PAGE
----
Ohio Congress Members Get Poor Marks on Democracy Issues in New Report

Blame the filibuster, and Republicans

A new report says the Senate filibuster blocked a number of pro-democracy bills. - Photo by Gage Skidmore/FlickrCC
Photo by Gage Skidmore/FlickrCC
A new report says the Senate filibuster blocked a number of pro-democracy bills.

Most of Ohio's members of the 117th Congress do not fare well in a biannual report tracking their positions on issues affecting democracy.

The Democracy Scorecard from Common Cause looks at 18 bills related to voting rights, ending big money in politics, ethics and the rule of law.

Aaron Scherb, senior director of legislative affairs for Common Cause, said 101 members of Congress had perfect scores, a 70% increase from 2020, including two in Ohio.

"Congresswoman Marcy Kaptur (D-Ohio), and Congresswoman Joyce Beatty (D-Ohio)," Scherb outlined. "Sen. Sherrod Brown (D-Ohio), had a 13 out of 15, very good as well. We certainly have members of Congress from Ohio who care deeply about democracy-reform issues."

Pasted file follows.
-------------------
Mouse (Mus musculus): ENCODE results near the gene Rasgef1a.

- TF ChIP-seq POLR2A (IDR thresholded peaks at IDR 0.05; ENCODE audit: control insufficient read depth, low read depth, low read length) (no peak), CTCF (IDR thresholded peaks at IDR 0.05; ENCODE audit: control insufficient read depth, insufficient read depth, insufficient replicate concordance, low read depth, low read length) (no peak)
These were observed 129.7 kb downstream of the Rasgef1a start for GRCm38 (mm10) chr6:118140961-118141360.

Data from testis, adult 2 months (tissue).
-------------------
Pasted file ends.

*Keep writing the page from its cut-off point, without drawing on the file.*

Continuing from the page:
Republican Sen. Rob Portman, R-Ohio, scored a two out of 15. All of Ohio's Republican House members also received low marks, voting in favor of just one pro-democracy reform bill, the Court Ethics and Transparency Act, which beefs up financial disclosure requirements for federal judges. It is the only bill tracked in the scorecard signed into law.

Scherb explained the scorecard includes legislation brought to the floor of the House or Senate, as well as cosponsorship of bills.

"We think it's really important for citizens to understand where their members of Congress are, where their elected officials are on key democracy-reform issues," Scherb contended. "An informed public and informed citizens deserve to know where their elected officials stand. "

He added an underlining point is many pro-democracy bills have a majority of support in Congress.

"And if it weren't for the legislative filibuster, an arcane, anti-majoritarian rule, a lot of these bills would have already become law," Scherb asserted.
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